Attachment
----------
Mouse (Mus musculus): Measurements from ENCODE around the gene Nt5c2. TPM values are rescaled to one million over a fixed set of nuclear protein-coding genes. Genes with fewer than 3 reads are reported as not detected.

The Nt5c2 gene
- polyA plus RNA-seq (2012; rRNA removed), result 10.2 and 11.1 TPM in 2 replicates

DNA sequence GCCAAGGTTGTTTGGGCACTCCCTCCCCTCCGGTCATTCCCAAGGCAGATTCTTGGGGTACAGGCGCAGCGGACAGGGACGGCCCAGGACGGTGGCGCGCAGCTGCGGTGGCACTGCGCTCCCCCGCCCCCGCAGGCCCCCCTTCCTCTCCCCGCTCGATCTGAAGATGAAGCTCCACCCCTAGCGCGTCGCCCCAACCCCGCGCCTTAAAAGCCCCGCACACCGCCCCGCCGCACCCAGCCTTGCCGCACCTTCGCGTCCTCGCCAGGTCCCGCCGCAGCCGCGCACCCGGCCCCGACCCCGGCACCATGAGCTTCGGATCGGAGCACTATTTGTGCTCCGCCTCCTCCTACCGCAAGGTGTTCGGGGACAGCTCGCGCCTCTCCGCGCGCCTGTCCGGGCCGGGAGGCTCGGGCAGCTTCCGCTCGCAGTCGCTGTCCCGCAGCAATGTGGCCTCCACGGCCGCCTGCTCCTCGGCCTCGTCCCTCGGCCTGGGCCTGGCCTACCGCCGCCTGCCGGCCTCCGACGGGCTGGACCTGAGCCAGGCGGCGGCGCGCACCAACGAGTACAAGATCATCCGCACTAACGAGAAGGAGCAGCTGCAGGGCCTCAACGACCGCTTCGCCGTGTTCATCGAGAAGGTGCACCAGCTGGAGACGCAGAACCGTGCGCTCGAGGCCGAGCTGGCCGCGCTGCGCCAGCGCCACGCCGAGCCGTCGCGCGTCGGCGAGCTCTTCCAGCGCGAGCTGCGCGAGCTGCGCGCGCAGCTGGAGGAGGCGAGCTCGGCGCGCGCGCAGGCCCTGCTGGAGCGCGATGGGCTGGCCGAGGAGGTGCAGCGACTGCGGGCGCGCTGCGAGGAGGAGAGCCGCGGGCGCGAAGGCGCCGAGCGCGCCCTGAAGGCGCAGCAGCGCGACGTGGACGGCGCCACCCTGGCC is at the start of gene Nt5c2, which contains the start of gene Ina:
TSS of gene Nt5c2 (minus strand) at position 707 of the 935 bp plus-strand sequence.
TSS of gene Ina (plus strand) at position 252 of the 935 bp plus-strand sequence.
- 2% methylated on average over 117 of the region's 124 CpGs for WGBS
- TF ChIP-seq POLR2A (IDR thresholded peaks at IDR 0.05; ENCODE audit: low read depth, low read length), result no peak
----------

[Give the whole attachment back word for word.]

Mouse (Mus musculus): Measurements from ENCODE around the gene Nt5c2. TPM values are rescaled to one million over a fixed set of nuclear protein-coding genes. Genes with fewer than 3 reads are reported as not detected.

The Nt5c2 gene
- polyA plus RNA-seq (2012; rRNA removed), result 10.2 and 11.1 TPM in 2 replicates

DNA sequence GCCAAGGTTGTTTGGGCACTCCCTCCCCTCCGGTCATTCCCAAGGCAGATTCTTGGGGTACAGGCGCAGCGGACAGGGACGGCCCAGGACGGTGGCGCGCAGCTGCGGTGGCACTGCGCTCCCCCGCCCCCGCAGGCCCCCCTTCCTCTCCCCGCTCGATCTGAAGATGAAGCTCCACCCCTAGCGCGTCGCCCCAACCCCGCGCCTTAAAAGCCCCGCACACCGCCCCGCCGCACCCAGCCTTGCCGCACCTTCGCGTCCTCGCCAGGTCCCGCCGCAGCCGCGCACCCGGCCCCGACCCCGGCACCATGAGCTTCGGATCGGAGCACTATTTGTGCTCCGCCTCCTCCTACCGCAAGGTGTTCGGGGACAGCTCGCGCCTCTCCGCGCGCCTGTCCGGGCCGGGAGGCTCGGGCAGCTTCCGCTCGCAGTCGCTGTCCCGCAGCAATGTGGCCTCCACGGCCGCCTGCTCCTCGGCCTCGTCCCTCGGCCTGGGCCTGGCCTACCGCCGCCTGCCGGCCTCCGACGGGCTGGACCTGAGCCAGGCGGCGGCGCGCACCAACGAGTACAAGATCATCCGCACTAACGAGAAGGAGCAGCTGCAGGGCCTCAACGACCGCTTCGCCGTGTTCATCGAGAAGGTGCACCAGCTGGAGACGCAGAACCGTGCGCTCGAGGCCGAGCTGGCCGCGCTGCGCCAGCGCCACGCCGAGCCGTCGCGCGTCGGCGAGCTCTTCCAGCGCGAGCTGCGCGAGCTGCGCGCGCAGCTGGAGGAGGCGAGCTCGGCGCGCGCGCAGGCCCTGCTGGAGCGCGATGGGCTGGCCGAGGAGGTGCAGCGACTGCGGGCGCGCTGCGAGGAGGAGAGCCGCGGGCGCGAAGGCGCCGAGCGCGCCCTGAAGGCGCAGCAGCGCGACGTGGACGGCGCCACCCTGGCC is at the start of gene Nt5c2, which contains the start of gene Ina:
TSS of gene Nt5c2 (minus strand) at position 707 of the 935 bp plus-strand sequence.
TSS of gene Ina (plus strand) at position 252 of the 935 bp plus-strand sequence.
- 2% methylated on average over 117 of the region's 124 CpGs for WGBS
- TF ChIP-seq POLR2A (IDR thresholded peaks at IDR 0.05; ENCODE audit: low read depth, low read length), result no peak